Dover Nationwide Series pit stall assignments

first_imgREAD MORE: The second-fastest qualifier, Sam Hornish Jr., picked Stall 18 behind the second stall opening on pit road. Third-fastest Kyle Busch picked Stall 10 behind the first pit stall opening on pit road. READ: Harvick’s late charge leads to 600 win READ: Latest news from Dover READ: Pit crew key as Hamlin claws back READ: Kenseth, Johnson hopes wrecked in 600 Coors Light Pole Award Winner Austin Dillon gets his pick of pit stalls ___________________________________________________________________________________________Comments are currently unavailable. We’re working on the development of a NASCAR fan forum – please stay tuned. Just like Denny Hamlin in the NASCAR Sprint Cup Series, Austin Dillon won his second consecutive Coors Light Pole Award in the NASCAR Nationwide Series, taking the top spot at Dover International Speedway. last_img read more

Timo Meier explains ending to Game 3 from his vantage point

first_imgCLICK HERE if you are having a problem viewing the photos or videos on a mobile deviceST. LOUIS — Timo Meier said he wasn’t sticking around to see if there was a change of heart.Around the time a few members of the St. Louis Blues were complaining to the two referees about what preceded Erik Karlsson’s overtime goal in Game 3 on Wednesday night, Meier and just about every other Sharks player had already made their way to the visitor’s dressing room at Scottrade Center.“At least the group I …last_img read more

Tata Consultancy expands in SA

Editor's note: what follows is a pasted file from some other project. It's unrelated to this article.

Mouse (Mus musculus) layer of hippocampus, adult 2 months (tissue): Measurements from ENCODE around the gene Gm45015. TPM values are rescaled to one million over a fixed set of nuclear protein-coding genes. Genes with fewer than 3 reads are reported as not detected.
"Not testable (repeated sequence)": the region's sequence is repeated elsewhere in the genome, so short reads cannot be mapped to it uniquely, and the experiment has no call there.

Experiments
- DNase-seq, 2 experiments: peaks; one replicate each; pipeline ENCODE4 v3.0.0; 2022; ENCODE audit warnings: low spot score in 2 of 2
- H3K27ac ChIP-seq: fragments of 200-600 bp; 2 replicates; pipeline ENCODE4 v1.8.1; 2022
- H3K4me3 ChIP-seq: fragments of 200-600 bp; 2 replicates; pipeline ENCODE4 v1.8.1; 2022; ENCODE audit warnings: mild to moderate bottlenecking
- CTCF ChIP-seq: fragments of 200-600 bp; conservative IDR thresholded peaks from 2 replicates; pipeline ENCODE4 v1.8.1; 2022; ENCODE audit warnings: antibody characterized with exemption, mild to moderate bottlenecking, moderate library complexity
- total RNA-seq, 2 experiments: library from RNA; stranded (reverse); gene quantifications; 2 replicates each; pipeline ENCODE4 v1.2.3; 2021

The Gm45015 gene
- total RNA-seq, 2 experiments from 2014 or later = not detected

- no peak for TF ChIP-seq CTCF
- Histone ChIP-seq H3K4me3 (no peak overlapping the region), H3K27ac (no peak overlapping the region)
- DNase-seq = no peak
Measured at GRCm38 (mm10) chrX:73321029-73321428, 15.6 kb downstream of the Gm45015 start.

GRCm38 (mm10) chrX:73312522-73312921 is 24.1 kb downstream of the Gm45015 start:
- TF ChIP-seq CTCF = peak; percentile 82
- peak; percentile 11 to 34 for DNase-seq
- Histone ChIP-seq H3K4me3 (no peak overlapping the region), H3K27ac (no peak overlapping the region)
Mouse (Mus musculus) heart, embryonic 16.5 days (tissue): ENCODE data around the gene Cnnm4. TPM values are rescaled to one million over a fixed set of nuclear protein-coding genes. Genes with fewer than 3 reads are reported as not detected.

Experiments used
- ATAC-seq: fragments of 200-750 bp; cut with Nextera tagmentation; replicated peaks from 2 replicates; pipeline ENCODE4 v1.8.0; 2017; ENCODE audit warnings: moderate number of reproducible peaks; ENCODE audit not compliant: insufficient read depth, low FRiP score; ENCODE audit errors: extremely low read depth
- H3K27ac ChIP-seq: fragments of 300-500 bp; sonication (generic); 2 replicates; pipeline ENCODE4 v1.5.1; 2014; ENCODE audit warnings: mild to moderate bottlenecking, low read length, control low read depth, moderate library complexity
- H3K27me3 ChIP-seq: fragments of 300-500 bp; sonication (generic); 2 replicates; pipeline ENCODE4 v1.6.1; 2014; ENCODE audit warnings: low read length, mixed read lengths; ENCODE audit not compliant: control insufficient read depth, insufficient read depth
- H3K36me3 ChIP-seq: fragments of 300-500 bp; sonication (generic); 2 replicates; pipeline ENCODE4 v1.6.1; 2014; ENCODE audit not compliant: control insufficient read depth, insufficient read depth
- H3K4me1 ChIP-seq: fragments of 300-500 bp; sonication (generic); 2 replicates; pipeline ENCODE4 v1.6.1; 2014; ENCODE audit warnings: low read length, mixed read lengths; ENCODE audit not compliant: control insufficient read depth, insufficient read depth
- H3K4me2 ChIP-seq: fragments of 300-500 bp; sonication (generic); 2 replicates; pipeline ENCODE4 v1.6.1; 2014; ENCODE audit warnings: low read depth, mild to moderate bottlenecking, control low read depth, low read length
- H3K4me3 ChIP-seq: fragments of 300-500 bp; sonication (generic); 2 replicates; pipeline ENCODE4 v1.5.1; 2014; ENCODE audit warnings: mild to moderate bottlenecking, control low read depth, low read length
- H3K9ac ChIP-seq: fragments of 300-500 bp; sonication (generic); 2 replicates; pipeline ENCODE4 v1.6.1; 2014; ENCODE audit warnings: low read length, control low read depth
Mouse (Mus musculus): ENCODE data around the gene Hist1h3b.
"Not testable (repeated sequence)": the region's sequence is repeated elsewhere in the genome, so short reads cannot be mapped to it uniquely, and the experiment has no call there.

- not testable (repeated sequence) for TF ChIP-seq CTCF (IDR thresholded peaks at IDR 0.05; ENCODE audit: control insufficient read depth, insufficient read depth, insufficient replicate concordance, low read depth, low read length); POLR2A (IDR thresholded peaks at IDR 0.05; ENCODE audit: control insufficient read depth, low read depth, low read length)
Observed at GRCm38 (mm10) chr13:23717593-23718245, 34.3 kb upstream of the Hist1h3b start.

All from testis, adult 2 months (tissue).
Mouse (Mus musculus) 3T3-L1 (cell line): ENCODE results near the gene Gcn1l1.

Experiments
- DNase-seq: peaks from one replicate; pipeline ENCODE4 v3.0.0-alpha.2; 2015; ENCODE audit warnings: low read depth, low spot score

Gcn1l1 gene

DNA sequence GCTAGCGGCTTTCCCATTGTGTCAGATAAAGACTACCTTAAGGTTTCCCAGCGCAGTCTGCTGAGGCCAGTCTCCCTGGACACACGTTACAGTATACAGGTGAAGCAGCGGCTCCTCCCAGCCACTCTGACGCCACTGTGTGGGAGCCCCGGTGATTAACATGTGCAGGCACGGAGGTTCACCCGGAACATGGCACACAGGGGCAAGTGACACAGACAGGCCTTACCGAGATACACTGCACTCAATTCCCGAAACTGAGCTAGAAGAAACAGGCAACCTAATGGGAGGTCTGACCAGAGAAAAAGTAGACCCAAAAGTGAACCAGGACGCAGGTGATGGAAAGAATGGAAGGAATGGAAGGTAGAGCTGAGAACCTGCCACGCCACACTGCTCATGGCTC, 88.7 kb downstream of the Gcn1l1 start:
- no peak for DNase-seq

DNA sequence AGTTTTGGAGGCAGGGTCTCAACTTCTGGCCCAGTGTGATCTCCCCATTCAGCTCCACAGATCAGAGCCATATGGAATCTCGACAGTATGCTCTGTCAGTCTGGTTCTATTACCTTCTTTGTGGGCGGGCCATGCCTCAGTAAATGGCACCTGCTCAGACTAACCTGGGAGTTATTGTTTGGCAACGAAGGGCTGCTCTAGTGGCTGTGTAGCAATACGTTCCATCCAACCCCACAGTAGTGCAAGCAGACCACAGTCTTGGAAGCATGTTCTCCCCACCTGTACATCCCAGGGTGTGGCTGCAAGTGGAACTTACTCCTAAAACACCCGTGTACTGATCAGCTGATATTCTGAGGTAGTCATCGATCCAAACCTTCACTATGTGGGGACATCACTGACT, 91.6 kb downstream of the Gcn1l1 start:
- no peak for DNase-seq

first_img31 October 2007Global information technology (IT) services provider and outsourcing company Tata Consultancy Services (TCS) has in partnership with an empowerment partner launched a local subsidiary, TCS South Africa, to strengthen and expand its operations in the country.“We see South Africa as a key strategic market for TCS and also as a gateway to southern and central Africa,” TCS chief executive and managing director Subramaniam Ramadorai said in a statement last week.“Through our own subsidiary, we will be well-placed to contribute to the economic growth of the country and its businesses by bringing in global best practices and world-class technology solutions.”TCS is part of the US$29-billion Tata Group, which already has extensive operations in South Africa through subsidiaries like Tata Motors, Tata Steel and VSNL, which is the largest single shareholder in South Africa’s second landline operator, Neotel.Ramadorai said the new model would help the company make a greater contribution to the South African economy by investing in the skills of its IT professionals by providing world-class training, and also bringing global best practices to help increase the competitiveness of South African businesses.Opening a subsidiary is also in line with TCS’s global strategy to have a direct presence in the countries in which it operates.The statement adds that TCS South Africa will have equity participation from local black economic empowerment groups to ensure a high level of social governance and localisation of services and skills.“To help its customers in South Africa, TCS has already created a near-shore delivery capability in Johannesburg, from where we are providing support services for our financial services products implemented in South Africa,” TCS chief operating officer N Chandrasekaran said.“The South African operations will emerge as a hub to serve customers in the southern and central parts of Africa.”TCS already does business in South Africa, with the government as well as with leading companies in the banking and financial services, manufacturing, energy, telecommunications and retail sectors.SAinfo reporter Want to use this article in your publication or on your website?See: Using SAinfo materiallast_img read more